Latest Stanley Cup riot report wants ‘hooligan demographic’ out of live sites
By James Keller
Sep 06 2011
VANCOUVER - Vancouver's police department is calling on the city to curb the massive outdoor viewing parties that swelled with every Stanley Cup playoff game, boiling over after the Vancouver Canucks' loss and descending into a destructive riot.
By James Keller
Sep 06 2011
VANCOUVER – Vancouver’s police department is calling on the city to curb the massive outdoor viewing parties that swelled with every Stanley Cup playoff game, boiling over after the Vancouver Canucks’ loss and descending into a destructive riot.
An internal review released by the force Tuesday recommends changes to ensure festival-style public gatherings leave police with some way to keep the size of the crowds under control and keep alcohol out, particularly those events that encourage booze-fuelled youth to congregate in one spot.
Three separate reports released since last week have narrowed in on the more than 150,000 people who came downtown, including roughly 55,000 people watching giant screens inside a loosely fenced-off celebration site, and the prevalence of alcohol among the revellers.
As the Canucks played Game 7 of the Stanley Cup final on June 15, there was no way to stop the constant flood of fans heading downtown looking for a party or to keep them away from the celebration site once they arrived, says the police report.
“Do not have large scale public events with ‘festival seating/standing’ that concentrate large crowds of young persons – particularly the young ‘hooligan’ demographic – who have the propensity for public drinking in a small area,” says the report.
“This creates problems in the crowds both inside and outside, especially when the entertainment is visible outside the venue.”
Police Chief Jim Chu said the force isn’t suggesting the city stop holding public celebrations altogether, but he said the next big event can’t look the same as the Stanley Cup playoffs.
“I think there are many opportunities to do public-space events, depending on what kind of event it is,” Chu told reporters after the report was presented to the city’s police board.
“On city streets, when it’s a public space, we have to find a way to control the size of that crowd.”
That could include holding such events at an indoor venue, such as B.C. Place stadium, where organizers could tightly control how many people attended and what they brought in with them, said Chu.
Such events could also require tickets to attend, and the city’s transit system could stop shuttling fans downtown when crowds become too large, he said.
As the Canucks advanced through the Stanley Cup playoffs, the city closed off several streets and set up large screens at a central celebration site to allow fans to watch the games.
By Game 7, tens of thousands of fans were inside the celebration site, far exceeding anyone’s expectations. The crowds were so large that the grated fencing lining the perimeter of the site had to come down.
It was inside the celebration site that the first car was set on fire, setting off a riot that lasted more than four hours and caused millions of dollars over several blocks.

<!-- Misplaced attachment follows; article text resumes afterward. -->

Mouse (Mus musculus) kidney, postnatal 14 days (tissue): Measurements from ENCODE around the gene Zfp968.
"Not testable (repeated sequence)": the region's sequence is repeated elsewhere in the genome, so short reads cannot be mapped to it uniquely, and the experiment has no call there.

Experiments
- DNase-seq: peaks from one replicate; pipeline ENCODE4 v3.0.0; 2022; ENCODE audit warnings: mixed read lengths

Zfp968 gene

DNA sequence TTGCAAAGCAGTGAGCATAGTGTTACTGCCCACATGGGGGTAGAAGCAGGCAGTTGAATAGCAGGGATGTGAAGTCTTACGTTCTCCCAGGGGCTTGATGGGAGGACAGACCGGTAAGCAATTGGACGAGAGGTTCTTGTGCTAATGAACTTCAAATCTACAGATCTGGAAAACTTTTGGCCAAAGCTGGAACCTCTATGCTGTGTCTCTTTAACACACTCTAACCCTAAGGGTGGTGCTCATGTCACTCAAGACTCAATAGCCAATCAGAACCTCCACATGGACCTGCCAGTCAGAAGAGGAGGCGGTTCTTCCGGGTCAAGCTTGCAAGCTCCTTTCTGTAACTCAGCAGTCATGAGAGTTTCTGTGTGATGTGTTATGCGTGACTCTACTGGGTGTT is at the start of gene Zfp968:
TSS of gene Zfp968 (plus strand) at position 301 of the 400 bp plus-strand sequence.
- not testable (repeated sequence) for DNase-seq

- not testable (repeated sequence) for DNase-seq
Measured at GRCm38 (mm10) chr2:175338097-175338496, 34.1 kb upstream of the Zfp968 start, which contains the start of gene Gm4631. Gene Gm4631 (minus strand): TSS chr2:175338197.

Once the city decided to set up the so-called live site, Vancouver police asked municipal staff to require tickets for spectators, but the idea was rejected.
Mayor Gregor Robertson said it wasn’t feasible to set up a ticketing system on such short notice.
Robertson agreed that changes need to be made to better control future events, although he made it clear the city plans to continue holding public celebrations – including during this November’s Grey Cup game in Vancouver and the next time the Canucks reach the playoffs.
“I think we needed to have activities downtown for people, people are going to come downtown,” Robertson told reporters.
“The difficulty in actually keeping the live sites secure, the fencing, the size there and the number of screens, we’re going to have to do it differently, there’s no question about that.”
Robertson didn’t say what specific changes may be put into place.
The police report also gave the force high marks for their preparation and planning in advance of the playoffs, and again insisted there was no way anyone could have known trouble was brewing downtown.
Chu has conceded there weren’t enough officers on the streets, while also arguing that adding more officers wouldn’t have prevented the riot.
He has also suggested that any mistakes were minor and didn’t affect the outcome that night.
“Despite some glitches, our plan worked and worked well,” said Chu.
The police report’s other recommendations include:
Police forces throughout the region should receive better training and equipment to prepare for large events and better co-ordinate their response.
Police should have priority access on local cellphone networks so they can communicate even when the system is jammed. Further, the CRTC, the federal body that regulates telecommunications, should require mobile providers to provide police with such access.
Liquor fines should be increased.
The city should increase the force’s operating budget so more officers can receive riot training.
The province should create a special designation for “regional events,” which would trigger provincial funding and bring together resources neighbouring police forces.